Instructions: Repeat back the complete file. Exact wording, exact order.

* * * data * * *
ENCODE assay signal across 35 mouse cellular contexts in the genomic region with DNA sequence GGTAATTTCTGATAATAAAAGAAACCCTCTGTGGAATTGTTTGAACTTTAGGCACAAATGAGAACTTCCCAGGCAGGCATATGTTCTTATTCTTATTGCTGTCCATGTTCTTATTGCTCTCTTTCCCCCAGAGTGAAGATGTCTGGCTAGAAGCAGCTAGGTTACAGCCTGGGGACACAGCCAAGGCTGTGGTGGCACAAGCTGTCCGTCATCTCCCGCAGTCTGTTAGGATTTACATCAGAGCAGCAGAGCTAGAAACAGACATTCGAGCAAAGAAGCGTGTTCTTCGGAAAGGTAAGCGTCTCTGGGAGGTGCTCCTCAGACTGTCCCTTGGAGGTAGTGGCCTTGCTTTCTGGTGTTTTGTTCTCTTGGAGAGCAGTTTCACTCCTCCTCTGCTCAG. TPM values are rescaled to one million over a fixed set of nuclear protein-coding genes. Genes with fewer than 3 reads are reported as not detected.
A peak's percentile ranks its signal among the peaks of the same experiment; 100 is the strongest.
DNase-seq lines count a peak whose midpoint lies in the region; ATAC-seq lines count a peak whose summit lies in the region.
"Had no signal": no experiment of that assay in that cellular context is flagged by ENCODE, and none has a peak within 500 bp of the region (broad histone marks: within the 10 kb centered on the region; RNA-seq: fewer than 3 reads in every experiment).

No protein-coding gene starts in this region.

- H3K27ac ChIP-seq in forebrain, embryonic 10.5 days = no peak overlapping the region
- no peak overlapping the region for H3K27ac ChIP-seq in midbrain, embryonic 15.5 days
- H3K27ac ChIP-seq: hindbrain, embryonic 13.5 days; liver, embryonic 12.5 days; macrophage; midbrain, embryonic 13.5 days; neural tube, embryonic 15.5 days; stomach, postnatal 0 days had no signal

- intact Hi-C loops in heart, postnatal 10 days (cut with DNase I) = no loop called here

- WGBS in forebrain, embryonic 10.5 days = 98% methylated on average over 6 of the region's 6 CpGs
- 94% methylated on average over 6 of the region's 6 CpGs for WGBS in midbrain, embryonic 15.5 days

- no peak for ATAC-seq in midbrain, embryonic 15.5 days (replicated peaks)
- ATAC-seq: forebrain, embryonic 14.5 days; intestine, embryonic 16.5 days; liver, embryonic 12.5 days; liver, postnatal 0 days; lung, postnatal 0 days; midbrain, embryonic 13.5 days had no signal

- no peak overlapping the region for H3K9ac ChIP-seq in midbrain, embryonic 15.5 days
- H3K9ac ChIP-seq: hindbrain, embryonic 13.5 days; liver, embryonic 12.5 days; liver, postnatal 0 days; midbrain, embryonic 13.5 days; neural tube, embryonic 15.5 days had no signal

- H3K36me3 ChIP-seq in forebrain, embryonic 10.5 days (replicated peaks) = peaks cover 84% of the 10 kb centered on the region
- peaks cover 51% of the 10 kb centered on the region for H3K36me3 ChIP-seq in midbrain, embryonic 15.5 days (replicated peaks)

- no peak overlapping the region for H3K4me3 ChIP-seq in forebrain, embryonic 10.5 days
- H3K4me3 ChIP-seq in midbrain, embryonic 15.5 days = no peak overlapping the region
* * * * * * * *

ENCODE assay signal across 35 mouse cellular contexts in the genomic region with DNA sequence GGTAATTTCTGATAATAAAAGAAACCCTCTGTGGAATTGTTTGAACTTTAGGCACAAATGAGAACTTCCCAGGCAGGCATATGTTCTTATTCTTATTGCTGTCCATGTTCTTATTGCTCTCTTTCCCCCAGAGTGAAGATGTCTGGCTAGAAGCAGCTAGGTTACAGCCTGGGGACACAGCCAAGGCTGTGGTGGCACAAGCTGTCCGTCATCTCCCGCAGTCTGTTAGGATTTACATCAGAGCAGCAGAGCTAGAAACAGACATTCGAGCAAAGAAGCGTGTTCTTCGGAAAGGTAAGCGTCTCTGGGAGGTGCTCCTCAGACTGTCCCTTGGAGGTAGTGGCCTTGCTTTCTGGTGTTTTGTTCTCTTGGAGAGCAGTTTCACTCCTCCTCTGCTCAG. TPM values are rescaled to one million over a fixed set of nuclear protein-coding genes. Genes with fewer than 3 reads are reported as not detected.
A peak's percentile ranks its signal among the peaks of the same experiment; 100 is the strongest.
DNase-seq lines count a peak whose midpoint lies in the region; ATAC-seq lines count a peak whose summit lies in the region.
"Had no signal": no experiment of that assay in that cellular context is flagged by ENCODE, and none has a peak within 500 bp of the region (broad histone marks: within the 10 kb centered on the region; RNA-seq: fewer than 3 reads in every experiment).

No protein-coding gene starts in this region.

- H3K27ac ChIP-seq in forebrain, embryonic 10.5 days = no peak overlapping the region
- no peak overlapping the region for H3K27ac ChIP-seq in midbrain, embryonic 15.5 days
- H3K27ac ChIP-seq: hindbrain, embryonic 13.5 days; liver, embryonic 12.5 days; macrophage; midbrain, embryonic 13.5 days; neural tube, embryonic 15.5 days; stomach, postnatal 0 days had no signal

- intact Hi-C loops in heart, postnatal 10 days (cut with DNase I) = no loop called here

- WGBS in forebrain, embryonic 10.5 days = 98% methylated on average over 6 of the region's 6 CpGs
- 94% methylated on average over 6 of the region's 6 CpGs for WGBS in midbrain, embryonic 15.5 days

- no peak for ATAC-seq in midbrain, embryonic 15.5 days (replicated peaks)
- ATAC-seq: forebrain, embryonic 14.5 days; intestine, embryonic 16.5 days; liver, embryonic 12.5 days; liver, postnatal 0 days; lung, postnatal 0 days; midbrain, embryonic 13.5 days had no signal

- no peak overlapping the region for H3K9ac ChIP-seq in midbrain, embryonic 15.5 days
- H3K9ac ChIP-seq: hindbrain, embryonic 13.5 days; liver, embryonic 12.5 days; liver, postnatal 0 days; midbrain, embryonic 13.5 days; neural tube, embryonic 15.5 days had no signal

- H3K36me3 ChIP-seq in forebrain, embryonic 10.5 days (replicated peaks) = peaks cover 84% of the 10 kb centered on the region
- peaks cover 51% of the 10 kb centered on the region for H3K36me3 ChIP-seq in midbrain, embryonic 15.5 days (replicated peaks)

- no peak overlapping the region for H3K4me3 ChIP-seq in forebrain, embryonic 10.5 days
- H3K4me3 ChIP-seq in midbrain, embryonic 15.5 days = no peak overlapping the region